My fiction-writing life is much more glamorous than the rest of my life. Yesterday I received the galley proofs for Venetian Masks, and today I spent a couple hours at San Francisco’s Caffe Trieste, reading them over. Which was perfectly appropriate, since a portion of the novel takes place in Trieste, Italy.
But I’m still left with a puzzle. Last fall, I was discussing Caffe Trieste with some Croatian friends who’ve been there. Now, Croatians know the city of Trieste very well. It’s only a few miles from the Croatian border, and during the Yugoslav days, many Croatians went to Trieste to shop for things they couldn’t get at home. In fact, upon learning that my grandfather was from Trieste (Trst in Croatian *g*), more than one Croatian told me I’m practically an honorary Croatian myself. Anyway, these particular friends claimed that the mural in the cafe depicts not Trieste, but rather the city of Rovinj. Located on the Istrian peninsula, very close to Trieste, Rovinj was once part of Italy but is now Croatian.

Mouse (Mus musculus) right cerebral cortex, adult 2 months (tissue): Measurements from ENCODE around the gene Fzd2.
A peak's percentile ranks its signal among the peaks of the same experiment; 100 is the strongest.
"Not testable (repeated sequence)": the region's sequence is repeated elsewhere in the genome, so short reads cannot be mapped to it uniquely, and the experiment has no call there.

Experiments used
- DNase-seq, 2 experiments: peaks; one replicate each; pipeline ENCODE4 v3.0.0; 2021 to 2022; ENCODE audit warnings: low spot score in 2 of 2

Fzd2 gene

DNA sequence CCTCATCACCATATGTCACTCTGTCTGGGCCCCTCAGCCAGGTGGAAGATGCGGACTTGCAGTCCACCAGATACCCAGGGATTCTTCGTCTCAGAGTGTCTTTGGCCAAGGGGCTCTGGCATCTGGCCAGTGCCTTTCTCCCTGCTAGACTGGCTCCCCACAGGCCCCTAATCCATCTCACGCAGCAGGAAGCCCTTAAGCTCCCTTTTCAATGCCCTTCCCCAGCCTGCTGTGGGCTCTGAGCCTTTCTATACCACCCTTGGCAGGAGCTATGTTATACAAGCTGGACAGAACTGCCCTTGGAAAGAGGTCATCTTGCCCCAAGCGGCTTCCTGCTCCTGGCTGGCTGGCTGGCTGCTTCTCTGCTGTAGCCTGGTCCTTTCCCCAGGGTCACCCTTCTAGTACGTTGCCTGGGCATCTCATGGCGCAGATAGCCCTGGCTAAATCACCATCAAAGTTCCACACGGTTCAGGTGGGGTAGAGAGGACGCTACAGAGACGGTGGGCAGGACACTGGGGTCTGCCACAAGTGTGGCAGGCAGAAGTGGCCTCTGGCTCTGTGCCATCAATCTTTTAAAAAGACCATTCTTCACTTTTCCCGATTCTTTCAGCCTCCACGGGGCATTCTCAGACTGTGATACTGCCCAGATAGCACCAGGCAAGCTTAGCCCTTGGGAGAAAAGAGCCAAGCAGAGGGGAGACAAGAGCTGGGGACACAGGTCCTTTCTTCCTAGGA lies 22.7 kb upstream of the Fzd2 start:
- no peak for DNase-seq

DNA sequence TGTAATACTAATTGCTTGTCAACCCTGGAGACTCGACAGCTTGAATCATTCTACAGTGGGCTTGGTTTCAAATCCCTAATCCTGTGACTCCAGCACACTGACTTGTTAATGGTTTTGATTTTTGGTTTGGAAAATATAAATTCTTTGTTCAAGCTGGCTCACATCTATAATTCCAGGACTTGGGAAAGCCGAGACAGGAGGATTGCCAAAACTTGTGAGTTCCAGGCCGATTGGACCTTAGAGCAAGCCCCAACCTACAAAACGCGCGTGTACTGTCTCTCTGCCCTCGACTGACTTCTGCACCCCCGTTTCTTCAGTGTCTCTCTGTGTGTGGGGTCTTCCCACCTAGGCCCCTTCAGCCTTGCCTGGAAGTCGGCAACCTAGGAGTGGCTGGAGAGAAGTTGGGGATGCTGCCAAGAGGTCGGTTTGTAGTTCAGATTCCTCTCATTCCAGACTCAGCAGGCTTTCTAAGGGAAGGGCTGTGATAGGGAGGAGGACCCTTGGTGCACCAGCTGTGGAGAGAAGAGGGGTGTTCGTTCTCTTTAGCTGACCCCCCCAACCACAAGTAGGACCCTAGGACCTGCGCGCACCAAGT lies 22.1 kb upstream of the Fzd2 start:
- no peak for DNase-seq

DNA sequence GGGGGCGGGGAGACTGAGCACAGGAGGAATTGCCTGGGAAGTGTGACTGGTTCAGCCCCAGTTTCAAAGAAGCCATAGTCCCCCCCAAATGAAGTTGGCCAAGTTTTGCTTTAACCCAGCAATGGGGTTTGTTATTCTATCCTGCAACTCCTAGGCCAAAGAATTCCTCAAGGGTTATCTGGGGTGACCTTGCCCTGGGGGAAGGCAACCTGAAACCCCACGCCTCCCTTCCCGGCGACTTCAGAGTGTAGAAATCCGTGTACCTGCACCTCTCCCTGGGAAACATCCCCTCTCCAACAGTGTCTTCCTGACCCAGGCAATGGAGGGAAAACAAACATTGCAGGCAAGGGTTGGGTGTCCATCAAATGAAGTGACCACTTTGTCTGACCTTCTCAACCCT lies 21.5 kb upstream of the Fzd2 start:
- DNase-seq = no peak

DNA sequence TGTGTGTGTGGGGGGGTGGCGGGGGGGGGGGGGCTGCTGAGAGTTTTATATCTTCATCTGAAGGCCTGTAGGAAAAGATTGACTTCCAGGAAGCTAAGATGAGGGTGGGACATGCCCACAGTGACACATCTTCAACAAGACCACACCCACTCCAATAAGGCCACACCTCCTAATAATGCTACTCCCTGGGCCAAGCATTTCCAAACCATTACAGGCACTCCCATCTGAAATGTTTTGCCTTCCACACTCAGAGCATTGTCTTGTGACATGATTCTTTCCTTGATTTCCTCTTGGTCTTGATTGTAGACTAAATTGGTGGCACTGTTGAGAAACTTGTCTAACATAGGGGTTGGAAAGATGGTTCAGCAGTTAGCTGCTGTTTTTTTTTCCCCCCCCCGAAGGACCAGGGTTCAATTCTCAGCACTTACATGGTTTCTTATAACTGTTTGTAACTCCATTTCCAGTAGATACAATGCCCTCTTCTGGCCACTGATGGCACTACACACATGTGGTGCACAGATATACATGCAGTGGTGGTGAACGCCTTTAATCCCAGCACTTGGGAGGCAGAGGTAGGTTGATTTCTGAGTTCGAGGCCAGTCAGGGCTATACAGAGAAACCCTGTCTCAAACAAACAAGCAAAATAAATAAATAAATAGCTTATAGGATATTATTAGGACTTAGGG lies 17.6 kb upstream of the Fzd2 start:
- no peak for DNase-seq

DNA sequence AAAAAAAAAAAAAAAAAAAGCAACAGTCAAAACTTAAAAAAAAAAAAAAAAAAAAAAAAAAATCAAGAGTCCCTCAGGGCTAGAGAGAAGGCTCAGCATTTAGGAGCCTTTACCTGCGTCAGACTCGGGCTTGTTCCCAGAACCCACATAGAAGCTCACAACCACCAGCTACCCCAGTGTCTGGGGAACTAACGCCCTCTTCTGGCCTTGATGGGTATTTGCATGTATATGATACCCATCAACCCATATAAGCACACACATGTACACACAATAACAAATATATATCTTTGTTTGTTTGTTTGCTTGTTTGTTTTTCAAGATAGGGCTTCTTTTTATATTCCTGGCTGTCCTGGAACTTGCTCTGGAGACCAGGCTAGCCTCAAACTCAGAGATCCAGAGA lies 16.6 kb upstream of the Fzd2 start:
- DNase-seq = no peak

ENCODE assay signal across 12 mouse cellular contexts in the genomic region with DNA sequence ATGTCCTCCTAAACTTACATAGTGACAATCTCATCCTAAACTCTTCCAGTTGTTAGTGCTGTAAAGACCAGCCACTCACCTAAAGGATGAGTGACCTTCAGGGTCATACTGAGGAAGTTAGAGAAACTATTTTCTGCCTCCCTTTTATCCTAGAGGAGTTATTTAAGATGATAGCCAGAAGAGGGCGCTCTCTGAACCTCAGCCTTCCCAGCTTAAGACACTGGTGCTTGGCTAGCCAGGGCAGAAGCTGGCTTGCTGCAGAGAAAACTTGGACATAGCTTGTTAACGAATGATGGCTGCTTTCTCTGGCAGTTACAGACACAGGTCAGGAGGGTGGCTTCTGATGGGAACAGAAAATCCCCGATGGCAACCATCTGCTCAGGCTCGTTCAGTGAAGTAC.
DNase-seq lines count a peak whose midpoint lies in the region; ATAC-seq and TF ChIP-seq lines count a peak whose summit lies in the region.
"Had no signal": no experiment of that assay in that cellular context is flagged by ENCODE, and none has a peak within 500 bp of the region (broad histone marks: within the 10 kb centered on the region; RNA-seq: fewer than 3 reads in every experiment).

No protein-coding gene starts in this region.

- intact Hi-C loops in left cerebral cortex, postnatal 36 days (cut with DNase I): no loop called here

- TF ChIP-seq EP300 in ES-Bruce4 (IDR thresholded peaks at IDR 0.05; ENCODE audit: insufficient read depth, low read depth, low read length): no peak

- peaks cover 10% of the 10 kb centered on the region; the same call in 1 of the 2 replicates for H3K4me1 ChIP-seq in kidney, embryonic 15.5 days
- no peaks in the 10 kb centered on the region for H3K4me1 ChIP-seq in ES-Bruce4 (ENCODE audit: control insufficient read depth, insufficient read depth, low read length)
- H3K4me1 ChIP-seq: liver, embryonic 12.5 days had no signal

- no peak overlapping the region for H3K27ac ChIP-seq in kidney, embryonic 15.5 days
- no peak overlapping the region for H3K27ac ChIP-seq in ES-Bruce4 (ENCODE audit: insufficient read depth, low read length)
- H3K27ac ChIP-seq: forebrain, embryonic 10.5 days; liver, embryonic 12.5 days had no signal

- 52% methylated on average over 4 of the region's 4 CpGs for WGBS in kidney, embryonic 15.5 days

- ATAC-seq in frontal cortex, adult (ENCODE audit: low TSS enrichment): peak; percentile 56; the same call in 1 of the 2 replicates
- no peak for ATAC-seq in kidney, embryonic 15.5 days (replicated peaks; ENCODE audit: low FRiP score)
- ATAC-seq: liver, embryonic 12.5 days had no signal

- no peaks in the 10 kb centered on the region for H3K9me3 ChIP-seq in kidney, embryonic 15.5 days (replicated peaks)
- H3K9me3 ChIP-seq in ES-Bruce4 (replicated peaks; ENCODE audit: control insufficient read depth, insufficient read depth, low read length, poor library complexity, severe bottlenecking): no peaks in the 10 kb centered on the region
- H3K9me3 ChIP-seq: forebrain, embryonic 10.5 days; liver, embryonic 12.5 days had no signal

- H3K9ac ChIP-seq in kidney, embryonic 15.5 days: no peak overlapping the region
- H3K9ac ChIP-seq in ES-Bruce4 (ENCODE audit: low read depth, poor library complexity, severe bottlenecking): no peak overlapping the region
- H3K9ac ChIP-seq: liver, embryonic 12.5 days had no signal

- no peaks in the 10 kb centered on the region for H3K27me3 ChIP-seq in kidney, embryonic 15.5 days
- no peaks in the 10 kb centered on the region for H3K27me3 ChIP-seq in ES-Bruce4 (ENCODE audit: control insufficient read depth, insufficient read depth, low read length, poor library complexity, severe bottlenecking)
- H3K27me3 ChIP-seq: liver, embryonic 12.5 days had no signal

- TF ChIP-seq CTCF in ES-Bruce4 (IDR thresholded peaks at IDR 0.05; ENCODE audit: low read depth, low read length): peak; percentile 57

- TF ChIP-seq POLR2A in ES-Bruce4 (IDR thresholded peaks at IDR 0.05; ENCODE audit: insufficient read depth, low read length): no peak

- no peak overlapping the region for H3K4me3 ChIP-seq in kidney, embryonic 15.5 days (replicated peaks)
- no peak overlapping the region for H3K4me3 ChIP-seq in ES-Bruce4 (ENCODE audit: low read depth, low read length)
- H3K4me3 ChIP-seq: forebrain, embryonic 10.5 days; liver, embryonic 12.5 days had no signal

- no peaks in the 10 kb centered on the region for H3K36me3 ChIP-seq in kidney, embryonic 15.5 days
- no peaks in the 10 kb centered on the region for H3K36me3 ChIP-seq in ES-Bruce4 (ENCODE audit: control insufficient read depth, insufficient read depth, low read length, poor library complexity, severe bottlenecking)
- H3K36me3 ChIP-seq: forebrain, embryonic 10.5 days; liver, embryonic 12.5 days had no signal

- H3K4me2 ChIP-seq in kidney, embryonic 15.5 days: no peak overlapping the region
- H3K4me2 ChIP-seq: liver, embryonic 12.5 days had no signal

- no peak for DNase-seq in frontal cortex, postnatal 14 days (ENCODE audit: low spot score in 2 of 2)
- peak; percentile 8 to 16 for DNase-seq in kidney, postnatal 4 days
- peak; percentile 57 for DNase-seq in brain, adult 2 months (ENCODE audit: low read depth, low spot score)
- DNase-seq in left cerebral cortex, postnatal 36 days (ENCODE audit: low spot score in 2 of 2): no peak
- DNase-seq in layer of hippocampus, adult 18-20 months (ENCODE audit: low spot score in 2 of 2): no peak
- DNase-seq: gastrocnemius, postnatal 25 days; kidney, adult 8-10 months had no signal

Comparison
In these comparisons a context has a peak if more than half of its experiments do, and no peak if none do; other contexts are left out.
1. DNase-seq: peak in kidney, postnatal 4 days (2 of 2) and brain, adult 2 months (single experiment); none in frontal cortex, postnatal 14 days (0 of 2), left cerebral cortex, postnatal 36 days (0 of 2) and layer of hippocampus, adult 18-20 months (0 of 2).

I’ve been to Trieste but not Rovinj. But looking at this photo: http://en.wikipedia.org/wiki/File:Rovinj_old_town.jpg I think my friends do have a point. That harbor does more closely resemble the one at the cafe than does the one in Trieste (http://en.wikipedia.org/wiki/File:Triest_1885.jpg). Here’s the mural; what do you think?